The naked truth: Nudes and social media

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Frankie Salamida shoots a photo of herself on Snapchat before a night out. Photo by Danielle Chesney.

This past March, Frankie Salamida agreed to babysit the social media account of a vacationing high school friend.

“My friend was on spring break and texted me and said, ‘Will you keep my Snapchat streaks going for me?’” Salamida, 20, said. “Being a good friend, I said, ‘Yeah, sure.’ So I’m on her phone, Snapchatting people for her, and I’m pretending to be her.”

Amidst holiday festivities, Salamida, a political science pre-law major at Michigan State University, decided to test her luck on St. Patrick’s Day by sending a naked photo to another Snapchat user through her friend’s account.

“I get the idea that I should send a kid we went to high school with a nude, thinking it’s from this girl, but it’s really me, without her knowing,” Salamida said. “So I’m at my other friend’s apartment, I went into the bathroom; I took a classy nude and then sent it to said guy from high school. I was patiently waiting for a response and the response said, ‘Now that was a great St. Patty’s Day gift.’”

According to, 33 percent of college aged students have sent or received a nude “sext” – a sexually explicit message or photo transferred via a mobile phone. Additionally, 17 percent of “sexters” share the messages and photos they receive with others, and 55 percent of those share them with more than one person.

While developers design apps like Snapchat with easy access in mind, allowing users to access their own posts and those of the people they share them with, there are ways people maneuver around that set up.

In 2014, Snapchat fell victim to a large-scale hacking event by hackers attempting to raise awareness of how easily they could steal social media information, but that did not halt the app’s growth or widespread popularity. The app has updated to allow for users to choose who can see certain content they post, such as location and photo stories, but that does not always guarantee the safety of their information.

At the time, the New York native did not have any concerns, claiming she was “just going with it.” While thinking the event over, however, Salamida saw how it could have gone horribly wrong.

“Had he screenshotted it, I would’ve been like, ‘Oh, shit.’ I would’ve been opening a can of worms, because it wasn’t really [her]. I probably would have been slightly embarrassed. I was covering important parts, though. I was covering my nipples.”

While one may assume the picture or video being sent will only appear for the set amount of time – between one to ten seconds or indefinitely – the receiver has options to cheat that. With a simple Google search, third-party apps appear that allow users to save another’s videos without the sender knowing. Even a simple screenshot can do the trick.

Had Salamida lost her control over her intimate photos to her knowledge, cyber security expert Tom Holt, professor in the School of Criminal Justice at Michigan State University, said she would have had options to combat their distribution.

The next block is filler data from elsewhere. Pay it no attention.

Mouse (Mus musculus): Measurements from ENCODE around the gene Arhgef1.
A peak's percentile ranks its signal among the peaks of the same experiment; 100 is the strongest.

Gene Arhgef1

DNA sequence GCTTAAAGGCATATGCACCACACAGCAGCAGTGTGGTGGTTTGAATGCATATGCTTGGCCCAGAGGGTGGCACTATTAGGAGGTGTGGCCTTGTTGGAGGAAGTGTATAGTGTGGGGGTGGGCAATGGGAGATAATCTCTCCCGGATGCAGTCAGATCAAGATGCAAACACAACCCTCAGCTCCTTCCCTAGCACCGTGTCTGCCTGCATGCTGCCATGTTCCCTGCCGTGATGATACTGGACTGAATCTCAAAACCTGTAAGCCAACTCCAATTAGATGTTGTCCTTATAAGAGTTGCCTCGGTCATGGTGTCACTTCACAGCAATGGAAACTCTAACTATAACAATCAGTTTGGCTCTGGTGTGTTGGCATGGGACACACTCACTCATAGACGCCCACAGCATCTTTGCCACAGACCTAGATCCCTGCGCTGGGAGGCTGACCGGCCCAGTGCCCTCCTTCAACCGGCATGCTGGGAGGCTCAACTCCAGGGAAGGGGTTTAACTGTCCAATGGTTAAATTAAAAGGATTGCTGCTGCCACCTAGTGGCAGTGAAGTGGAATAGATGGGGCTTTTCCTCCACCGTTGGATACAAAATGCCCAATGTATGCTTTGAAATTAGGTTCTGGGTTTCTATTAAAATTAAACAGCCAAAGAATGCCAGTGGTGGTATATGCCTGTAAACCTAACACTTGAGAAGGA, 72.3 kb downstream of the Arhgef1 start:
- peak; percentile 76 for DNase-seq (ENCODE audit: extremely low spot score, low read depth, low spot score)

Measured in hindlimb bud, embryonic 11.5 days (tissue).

According to the Cyberbullying Research Center, Michigan does not currently have any sexting laws or laws pertaining to minors sending or receiving sexts, but it does have a law against revenge porn, the nonconsensual distribution of someone’s sexually explicit media via the internet. Thirty eight states and D.C. have laws that prohibit revenge porn.

“You can try to sue the person on civil charges,” Holt said. “but it does vary from state to state as to legal liability of distribution. If the person appearing in the photos is under 18, then the sender or distributor may be brought up on child pornography distribution charges, which are extremely harsh.”

In July 2016, Michigan passed Senate Bill 508, also known as Public Act 89, which allows for legal action if someone distributes sexually explicit or suggestive photos or videos without the original source’s consent. Senator Steven Bieda (D-Warren), one of the bill’s sponsors, felt it necessary given how easy it is to access data.  

“We live in an age of technological marvels,” Bieda said.  “Sometimes bad actors use technology for the wrong purpose.”

Holt said that should someone’s sexting experience turn sour, particularly with a revenge porn situation, victims can claim their photos are “intellectual property.”

“You can contact ISPs and websites and ask that the content be taken down,” Holt said. “Technically, individuals can claim that their photos are intellectually property and they did not give anyone else permission to distribute the material. Google and other providers have started to use this technique on behalf of victims and it is somewhat effective.”

Details of what is considered sexually explicit varies by state, but if found guilty of distributing someone’s suggestive photos or videos without the original source’s consent in Michigan, the perpetrator can receive a misdemeanor and or a possible prison sentence and fines.

“Within seconds, millions of viewers can view photos that were only intended for private viewing,” Bieda said. “Public Act 89 of 2016 goes a long way toward stopping nonconsensual photos before more lives are ruined.”

In the end, Salamida said that when she hit send, she knew the responsibility left her hands and fell into the recipient’s.

“It’s about trust,” she said. “Whatever happens, happens.”

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